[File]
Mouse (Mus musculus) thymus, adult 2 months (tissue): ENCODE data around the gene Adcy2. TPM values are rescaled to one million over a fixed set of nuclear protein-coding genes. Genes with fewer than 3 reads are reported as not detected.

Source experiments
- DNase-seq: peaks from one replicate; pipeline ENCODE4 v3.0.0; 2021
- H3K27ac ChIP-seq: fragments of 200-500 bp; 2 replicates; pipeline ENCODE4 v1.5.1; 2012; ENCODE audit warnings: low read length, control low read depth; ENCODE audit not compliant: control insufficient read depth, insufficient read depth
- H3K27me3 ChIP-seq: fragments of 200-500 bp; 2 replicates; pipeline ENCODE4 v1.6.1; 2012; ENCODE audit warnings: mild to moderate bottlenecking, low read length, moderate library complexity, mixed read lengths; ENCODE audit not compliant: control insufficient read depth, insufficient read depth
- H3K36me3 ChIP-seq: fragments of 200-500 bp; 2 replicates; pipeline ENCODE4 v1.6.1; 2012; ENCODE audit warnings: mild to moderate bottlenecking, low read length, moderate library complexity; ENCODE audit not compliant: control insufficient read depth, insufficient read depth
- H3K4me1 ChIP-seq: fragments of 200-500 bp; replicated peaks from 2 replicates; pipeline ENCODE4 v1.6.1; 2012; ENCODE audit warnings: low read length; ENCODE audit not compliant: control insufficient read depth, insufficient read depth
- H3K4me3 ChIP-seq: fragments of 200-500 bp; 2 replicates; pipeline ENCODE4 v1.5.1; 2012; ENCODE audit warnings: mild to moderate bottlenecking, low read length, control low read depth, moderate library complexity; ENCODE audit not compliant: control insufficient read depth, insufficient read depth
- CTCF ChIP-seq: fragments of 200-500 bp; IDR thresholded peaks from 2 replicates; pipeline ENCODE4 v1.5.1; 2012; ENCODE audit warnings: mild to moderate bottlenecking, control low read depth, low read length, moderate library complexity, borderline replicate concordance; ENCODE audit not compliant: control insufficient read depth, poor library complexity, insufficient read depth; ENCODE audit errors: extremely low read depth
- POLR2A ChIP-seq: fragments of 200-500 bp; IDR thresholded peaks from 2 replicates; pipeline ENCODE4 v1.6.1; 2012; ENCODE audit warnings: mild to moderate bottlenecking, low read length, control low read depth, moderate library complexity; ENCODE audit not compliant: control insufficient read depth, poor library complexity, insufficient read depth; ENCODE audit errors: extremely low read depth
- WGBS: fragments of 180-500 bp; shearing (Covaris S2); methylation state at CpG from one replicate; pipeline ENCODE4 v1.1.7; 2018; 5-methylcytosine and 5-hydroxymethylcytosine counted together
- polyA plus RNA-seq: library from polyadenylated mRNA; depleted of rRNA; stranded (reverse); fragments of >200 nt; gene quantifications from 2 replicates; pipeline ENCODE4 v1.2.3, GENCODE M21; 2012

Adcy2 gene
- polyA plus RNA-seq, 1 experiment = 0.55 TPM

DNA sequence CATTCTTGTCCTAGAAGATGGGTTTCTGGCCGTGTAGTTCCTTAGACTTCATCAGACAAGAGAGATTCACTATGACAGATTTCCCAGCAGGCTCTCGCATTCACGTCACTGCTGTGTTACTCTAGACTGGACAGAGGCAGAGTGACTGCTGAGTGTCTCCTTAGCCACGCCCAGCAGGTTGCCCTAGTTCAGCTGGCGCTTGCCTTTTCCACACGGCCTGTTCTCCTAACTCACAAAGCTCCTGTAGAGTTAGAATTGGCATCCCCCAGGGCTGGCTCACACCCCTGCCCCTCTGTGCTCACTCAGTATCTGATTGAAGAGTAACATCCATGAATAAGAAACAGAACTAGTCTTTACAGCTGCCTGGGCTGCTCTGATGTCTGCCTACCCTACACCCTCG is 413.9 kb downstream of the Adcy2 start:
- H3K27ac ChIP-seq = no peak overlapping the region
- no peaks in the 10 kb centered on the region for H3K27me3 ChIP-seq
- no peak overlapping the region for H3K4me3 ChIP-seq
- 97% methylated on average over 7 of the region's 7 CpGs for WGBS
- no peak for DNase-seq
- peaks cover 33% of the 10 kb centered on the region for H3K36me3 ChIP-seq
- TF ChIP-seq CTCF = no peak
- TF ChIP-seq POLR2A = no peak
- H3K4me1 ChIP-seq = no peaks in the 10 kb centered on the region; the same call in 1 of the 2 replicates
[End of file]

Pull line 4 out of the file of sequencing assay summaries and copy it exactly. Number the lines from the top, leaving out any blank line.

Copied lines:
- H3K27ac ChIP-seq: fragments of 200-500 bp; 2 replicates; pipeline ENCODE4 v1.5.1; 2012; ENCODE audit warnings: low read length, control low read depth; ENCODE audit not compliant: control insufficient read depth, insufficient read depth